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Watering down WeightWatchers®

As much as I try to eat healthfully, I still love a good soda occasionally.  While visiting my in-laws in Rhode Island last week, I tried WAIST WATCHER diet root beer (it actually tasted good).

Of course, my first thought upon seeing this label was that the WAIST WATCHER mark infringes WEIGHT WATCHERS.

In order to understand infringement, you must understand how trademark rights are acquired.  The first person/entity to use a mark in interstate commerce (the “Senior” or “Prior” user) may prevent everyone else from using an identical or similar mark for the same or similar services as those offered by the Senior user.  The key is you have to be first.  WEIGHT WATCHERS was first used in 1967.  WAIST WATCHER first was used in 1981.  So, WEIGHT WATCHERS is first.

Now the question is whether consumers will think WAIST WATCHERS comes from or is authorized by the WEIGHT WATCHERS brand owner.  I presumed it must be, but could not find any evidence of that on the soda label (shown above).  The label states “A Product of the Adirondack Beverage Company” and nothing more, so I then presumed it was infringing.

Trademark infringement happens when consumers are likely to believe that a product is offered, authorized, or endorsed by someone it is not.  This is called “likelihood of consumer confusion” or “likelihood of confusion.”  To determine whether WAIST WATCHERS infringes on WEIGHT WATCHERS, we start with the tripartite “overall commercial impression test,” also called the “sight, sound, and meaning trilogy.”

Sight: WAIST WATCHER looks similar to WEIGHT WATCHERS (favors Senior user)

Sound: WAIST WATCHER sounds very similar to WEIGHT WATCHERS — the alliteration is the same; the syllables & emphasis are the same; both marks have a “long a” sound followed by the word WATCHER (favors Senior user)

Meaning: WAIST WATCHER and WEIGHT WATCHERS have identical meanings — people who are conscious about their physique (favors Senior user)

Next we examine the similarity in the products (or services).  In this case, we have WAIST WATCHER root beer and WEIGHT WATCHERS packaged food products, which we’ll presume are related goods for purposes of this post.  When these two factors (similarity in marks and goods/services) clearly favor one party, that alone may be enough for that party to win a trademark dispute.

When similarity of marks or goods/services factors is in question, then other factors are examined as well, including: strength of the Prior user’s mark; marketing channels used; degree of care exercised in purchases of goods/services of this nature; evidence of actual confusion; and nature and number of similar marks for similar goods.

Strength: WEIGHT WATCHERS is a strong mark, possibly even well-known or famous (favors Senior user)

Marketing channels: Both products are sold in grocery stores and C-stores (favors Senior user)

Degree of care: Consumers tend not to exercise much thought when buying soda or packaged food (after all they’re buying soda and packaged food, neither of which is very good for you) (favors Senior user)

Actual confusion: I was confused and am sure others are as well; were I attempting to resolve this dispute on behalf of WEIGHT WATCHERS, I would provide my opponent evidence demonstrating consumer confusion, like mis-directed communications and possibly survey evidence (favors Senior user)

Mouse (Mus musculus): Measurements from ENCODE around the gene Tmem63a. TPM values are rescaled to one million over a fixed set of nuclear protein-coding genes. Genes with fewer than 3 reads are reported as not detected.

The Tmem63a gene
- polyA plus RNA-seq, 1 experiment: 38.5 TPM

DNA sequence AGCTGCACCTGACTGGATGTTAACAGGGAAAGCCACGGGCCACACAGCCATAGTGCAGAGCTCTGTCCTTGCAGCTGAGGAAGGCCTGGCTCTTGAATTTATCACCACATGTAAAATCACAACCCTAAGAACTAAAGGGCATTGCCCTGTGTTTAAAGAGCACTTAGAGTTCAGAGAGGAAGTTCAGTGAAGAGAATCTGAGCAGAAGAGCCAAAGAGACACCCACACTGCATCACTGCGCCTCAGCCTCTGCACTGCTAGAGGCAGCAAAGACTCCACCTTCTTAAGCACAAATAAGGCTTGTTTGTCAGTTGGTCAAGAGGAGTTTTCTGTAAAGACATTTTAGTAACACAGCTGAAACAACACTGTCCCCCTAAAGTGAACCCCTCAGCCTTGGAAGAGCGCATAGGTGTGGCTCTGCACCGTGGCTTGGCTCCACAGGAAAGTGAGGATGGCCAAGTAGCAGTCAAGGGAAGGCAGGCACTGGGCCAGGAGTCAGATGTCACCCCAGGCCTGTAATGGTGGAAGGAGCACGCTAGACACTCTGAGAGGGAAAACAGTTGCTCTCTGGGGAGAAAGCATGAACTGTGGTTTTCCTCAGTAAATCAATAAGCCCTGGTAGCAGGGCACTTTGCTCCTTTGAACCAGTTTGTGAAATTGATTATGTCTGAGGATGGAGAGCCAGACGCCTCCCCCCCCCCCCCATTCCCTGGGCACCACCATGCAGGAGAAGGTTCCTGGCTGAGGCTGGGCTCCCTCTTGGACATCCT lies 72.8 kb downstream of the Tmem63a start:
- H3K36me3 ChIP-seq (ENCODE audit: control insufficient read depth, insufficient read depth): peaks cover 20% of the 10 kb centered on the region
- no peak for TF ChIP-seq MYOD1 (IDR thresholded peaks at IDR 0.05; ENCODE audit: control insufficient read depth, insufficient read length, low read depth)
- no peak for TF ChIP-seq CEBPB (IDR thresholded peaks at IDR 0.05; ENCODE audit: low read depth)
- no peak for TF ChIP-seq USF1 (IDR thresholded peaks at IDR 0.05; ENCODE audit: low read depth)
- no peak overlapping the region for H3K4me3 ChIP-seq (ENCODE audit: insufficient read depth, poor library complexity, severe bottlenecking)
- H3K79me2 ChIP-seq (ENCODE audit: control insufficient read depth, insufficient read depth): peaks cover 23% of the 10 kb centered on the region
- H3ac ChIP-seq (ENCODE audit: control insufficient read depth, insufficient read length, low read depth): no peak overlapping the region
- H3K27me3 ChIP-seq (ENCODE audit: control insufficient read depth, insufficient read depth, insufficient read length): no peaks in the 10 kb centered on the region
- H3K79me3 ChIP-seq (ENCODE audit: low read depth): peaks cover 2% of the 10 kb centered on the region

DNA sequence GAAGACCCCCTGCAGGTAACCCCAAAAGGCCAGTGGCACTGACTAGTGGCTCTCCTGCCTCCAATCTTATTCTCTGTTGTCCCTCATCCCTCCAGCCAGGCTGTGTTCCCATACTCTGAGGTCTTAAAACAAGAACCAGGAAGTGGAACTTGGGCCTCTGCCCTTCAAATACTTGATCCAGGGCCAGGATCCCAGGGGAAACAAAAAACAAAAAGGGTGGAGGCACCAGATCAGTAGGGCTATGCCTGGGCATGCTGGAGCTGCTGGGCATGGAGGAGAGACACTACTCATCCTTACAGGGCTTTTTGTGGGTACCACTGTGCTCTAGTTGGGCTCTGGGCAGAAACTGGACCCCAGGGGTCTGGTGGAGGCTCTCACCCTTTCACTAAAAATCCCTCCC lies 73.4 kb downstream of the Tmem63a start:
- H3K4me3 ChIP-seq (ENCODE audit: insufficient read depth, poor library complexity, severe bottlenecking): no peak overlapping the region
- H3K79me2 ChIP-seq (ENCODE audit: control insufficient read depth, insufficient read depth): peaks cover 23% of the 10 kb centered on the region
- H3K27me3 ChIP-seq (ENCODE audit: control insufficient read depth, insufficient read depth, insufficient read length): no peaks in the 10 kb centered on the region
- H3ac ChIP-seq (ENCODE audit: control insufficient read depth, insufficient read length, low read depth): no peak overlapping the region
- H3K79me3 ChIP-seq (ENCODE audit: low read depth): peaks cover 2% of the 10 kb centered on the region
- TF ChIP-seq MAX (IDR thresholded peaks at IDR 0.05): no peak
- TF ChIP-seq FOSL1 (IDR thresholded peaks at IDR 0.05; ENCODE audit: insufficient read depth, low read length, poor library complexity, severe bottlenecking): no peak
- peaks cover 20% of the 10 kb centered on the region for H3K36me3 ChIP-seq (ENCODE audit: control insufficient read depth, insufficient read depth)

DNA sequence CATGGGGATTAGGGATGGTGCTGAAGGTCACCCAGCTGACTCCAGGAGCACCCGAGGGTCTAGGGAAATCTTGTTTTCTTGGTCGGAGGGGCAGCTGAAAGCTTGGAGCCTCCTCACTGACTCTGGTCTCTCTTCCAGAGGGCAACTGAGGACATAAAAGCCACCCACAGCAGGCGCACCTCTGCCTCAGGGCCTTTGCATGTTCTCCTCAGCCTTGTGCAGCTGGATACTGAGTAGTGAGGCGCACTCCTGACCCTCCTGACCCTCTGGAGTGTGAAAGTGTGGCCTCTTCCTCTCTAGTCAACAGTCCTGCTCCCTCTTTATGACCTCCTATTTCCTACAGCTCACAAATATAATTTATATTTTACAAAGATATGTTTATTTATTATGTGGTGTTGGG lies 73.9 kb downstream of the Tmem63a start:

Nature/Number similar marks: 2 (CARBWATCHERS and EGG WATCHERS) (favors Senior user)

Given that all of the likelihood of confusion factors favor the Senior user, I’d say WEIGHT WATCHERS wins this one.

So then, how can it be that WAIST WATCHER is being sold to my unsuspecting in-laws and other folks in Rhode Island?  Well, it’s because the WEIGHT WATCHERS brand owner also owns WAIST WATCHERS, which I discovered only by searching the web.  There’s a trademark legend (a statement of brand ownership and the licensing relationship between the brand owner and the Adirondack Beverage Company) on the WAIST WATCHER website:

A company named WW Foods owns the WAIST WATCHER federal trademark registration as well as several registrations for WEIGHT WATCHERS.  So then, if there’s no infringement, what’s all the hubbub?  WEIGHT WATCHERS is such a strong brand, I wonder what consumer research led the brand owner to position its soda brand separately from WEIGHT WATCHERS.  What puzzles me even more is the absence of the legend on the soda bottle.  The product packaging is the means by which most consumers will interact with the WAIST WATCHER brand.  If would-be infringers believe that WEIGHT WATCHERS won’t mind if they use a slightly different brand on food products, that could cause trouble for the WEIGHT WATCHERS folks.  While packaging constraints sometimes prevent legends from being used, it seems like there is enough room on the soda bottle label to add it without it being a hindrance.

BrandGeek Takeaway:

Brand expansion is a goal of most brand owners.  Brand owners must take care to achieve this goal in a way that does not diminish the distinctiveness of their brand.  When creating a family of related marks it is important to market them together so that consumers understand that the brands come from a single source.  In certain circumstances (such as with WAIST WATCHER soft drinks), making the licensing relationship clear to the consumer will help prevent the mis-impression that you don’t protect your marks, thereby reducing the chances of infringement.

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